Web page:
The coronavirus pandemic requires us to understand food’s murky supply chains
Six months ago, you may not have thought much about where your groceries were produced. But chances are you’re thinking about it now. The COVID-19 crisis has put food supply chains under incredible stress, and stories on shortages of everything from meat to baking ingredients have been plentiful. But even with the increased recent attention, most supply chains remain murky. Consumers can play a key role in lifting that cloud.
A man casts a fishing net onto a flooded land following rain to catch fish on the outskirts of Phnom Penh, Cambodia, in June 2020. (AP Photo/Heng Sinith)
Despite progress, calls for consumer action on dangerous working conditions in supply chains for a range of products continue.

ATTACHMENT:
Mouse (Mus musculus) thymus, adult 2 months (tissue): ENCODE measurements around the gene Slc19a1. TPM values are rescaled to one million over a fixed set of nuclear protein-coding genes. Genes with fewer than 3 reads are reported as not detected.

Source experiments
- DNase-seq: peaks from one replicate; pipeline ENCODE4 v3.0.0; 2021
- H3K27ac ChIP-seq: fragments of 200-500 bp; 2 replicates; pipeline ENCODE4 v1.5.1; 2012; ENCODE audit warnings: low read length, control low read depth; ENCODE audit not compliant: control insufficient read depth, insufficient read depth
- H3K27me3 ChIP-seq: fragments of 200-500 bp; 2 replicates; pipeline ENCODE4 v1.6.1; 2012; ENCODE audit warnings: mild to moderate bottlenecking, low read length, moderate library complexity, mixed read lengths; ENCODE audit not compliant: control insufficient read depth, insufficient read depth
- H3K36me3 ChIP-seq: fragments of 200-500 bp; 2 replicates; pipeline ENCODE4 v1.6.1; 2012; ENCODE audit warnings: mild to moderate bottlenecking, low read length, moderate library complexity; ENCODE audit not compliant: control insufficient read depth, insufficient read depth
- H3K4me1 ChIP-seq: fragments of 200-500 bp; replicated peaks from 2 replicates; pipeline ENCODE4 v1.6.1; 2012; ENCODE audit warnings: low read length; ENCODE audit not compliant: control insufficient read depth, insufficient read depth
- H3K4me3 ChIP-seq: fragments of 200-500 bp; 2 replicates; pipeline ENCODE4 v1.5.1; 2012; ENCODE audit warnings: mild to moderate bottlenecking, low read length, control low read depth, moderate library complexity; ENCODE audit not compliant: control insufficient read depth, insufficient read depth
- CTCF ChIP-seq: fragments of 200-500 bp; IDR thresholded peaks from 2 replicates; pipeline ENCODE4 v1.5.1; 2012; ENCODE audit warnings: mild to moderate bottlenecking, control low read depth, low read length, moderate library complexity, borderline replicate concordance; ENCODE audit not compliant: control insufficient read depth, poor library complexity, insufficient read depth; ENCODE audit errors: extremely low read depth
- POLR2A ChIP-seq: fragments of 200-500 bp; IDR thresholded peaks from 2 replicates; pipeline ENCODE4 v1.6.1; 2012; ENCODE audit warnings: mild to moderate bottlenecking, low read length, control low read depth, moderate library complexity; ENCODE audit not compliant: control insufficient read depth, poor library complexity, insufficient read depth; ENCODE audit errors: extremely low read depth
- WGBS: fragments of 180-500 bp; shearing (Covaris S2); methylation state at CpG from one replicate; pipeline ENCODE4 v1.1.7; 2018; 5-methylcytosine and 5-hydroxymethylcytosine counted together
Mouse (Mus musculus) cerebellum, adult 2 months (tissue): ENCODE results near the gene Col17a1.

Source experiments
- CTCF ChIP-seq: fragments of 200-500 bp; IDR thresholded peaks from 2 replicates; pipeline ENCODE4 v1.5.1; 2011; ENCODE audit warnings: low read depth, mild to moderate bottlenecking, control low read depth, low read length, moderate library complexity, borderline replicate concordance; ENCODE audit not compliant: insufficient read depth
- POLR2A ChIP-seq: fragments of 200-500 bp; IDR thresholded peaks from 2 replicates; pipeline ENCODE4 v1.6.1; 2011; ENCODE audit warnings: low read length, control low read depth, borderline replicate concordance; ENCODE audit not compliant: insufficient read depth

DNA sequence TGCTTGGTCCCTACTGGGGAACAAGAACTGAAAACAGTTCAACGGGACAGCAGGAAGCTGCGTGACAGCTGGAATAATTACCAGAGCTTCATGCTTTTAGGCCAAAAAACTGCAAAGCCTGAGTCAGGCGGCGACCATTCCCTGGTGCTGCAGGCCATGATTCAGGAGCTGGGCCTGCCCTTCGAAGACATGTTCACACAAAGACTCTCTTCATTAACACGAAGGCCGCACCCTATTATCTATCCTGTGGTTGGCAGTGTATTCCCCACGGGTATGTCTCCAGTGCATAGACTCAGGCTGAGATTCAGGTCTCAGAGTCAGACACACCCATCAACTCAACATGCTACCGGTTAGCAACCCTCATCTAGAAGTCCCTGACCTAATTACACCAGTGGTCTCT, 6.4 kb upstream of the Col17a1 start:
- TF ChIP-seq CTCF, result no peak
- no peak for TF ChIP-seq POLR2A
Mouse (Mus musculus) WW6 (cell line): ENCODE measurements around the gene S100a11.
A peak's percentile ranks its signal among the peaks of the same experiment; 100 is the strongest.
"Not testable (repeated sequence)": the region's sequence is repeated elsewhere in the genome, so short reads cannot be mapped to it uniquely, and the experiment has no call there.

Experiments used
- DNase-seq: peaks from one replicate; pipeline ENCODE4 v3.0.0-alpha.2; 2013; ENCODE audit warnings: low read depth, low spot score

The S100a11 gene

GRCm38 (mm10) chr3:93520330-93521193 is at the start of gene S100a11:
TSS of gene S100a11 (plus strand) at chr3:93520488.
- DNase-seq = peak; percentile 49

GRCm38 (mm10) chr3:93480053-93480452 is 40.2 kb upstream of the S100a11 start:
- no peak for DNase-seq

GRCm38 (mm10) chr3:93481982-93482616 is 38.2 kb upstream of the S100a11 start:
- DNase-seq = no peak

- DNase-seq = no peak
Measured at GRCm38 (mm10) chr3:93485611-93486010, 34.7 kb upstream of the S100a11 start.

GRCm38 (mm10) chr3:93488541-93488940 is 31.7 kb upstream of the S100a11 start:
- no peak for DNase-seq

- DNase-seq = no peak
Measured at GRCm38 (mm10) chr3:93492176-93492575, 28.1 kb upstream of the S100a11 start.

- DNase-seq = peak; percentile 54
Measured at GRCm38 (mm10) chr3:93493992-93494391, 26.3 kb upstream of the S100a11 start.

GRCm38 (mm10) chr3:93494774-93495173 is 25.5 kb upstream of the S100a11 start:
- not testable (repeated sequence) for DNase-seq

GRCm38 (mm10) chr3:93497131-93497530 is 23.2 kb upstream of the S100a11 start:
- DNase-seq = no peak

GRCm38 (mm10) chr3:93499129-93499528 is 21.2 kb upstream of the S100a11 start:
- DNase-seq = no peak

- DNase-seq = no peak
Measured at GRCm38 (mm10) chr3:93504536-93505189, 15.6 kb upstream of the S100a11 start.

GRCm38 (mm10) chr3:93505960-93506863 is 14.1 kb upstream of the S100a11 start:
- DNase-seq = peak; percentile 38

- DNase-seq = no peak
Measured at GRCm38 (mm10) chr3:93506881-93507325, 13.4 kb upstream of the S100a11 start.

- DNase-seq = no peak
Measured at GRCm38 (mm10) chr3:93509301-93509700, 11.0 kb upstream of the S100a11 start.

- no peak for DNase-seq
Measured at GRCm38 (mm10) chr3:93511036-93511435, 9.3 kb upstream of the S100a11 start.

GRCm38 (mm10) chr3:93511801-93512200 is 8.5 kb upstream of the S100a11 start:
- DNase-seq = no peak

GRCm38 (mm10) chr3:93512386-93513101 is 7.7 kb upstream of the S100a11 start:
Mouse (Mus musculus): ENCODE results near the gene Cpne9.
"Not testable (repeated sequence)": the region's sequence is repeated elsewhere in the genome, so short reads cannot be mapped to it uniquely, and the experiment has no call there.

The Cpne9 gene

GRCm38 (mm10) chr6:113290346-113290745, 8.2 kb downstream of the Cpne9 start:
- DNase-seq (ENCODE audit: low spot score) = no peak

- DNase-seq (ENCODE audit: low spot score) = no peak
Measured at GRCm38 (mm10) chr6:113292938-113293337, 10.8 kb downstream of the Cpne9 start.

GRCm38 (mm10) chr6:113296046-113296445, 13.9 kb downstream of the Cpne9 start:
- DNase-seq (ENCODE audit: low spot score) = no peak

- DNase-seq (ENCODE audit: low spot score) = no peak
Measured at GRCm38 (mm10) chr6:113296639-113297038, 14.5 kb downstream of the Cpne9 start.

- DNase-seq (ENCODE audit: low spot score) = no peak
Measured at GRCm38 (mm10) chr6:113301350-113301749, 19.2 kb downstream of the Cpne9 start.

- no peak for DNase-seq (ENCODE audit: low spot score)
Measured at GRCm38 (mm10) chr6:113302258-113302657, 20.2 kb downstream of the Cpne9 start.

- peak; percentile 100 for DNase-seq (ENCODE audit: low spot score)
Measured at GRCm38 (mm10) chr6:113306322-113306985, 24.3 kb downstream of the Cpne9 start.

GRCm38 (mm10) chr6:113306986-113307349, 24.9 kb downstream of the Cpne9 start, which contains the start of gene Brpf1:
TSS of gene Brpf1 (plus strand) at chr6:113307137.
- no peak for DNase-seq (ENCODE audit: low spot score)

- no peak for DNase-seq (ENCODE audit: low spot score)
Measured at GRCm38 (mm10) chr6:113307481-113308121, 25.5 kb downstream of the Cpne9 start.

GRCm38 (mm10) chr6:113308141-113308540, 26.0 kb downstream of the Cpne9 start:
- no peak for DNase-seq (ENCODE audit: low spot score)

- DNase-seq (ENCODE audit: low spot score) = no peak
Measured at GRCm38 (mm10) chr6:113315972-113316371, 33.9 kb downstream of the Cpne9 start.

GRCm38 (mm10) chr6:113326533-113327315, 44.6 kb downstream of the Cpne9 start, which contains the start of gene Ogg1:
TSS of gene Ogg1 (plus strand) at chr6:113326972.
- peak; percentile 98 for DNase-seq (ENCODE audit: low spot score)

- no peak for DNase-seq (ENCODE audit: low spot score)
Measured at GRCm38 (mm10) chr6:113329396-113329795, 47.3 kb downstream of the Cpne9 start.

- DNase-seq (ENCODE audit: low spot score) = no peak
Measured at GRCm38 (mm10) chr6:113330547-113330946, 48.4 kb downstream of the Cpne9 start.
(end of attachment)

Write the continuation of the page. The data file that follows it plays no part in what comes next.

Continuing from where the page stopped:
The COVID-19 crisis highlights the prospect of greater consumer engagement in the food supply chain. Browsing the shelves at your grocery store, you may come across a bewildering array of claims related to a product’s characteristics or origins.
There are, for example, nearly 150 different eco-labels on food that certify claims about a product’s environmental and social characteristics. Seafood, beef, coffee and bananas are just some of the many products covered by eco-labels.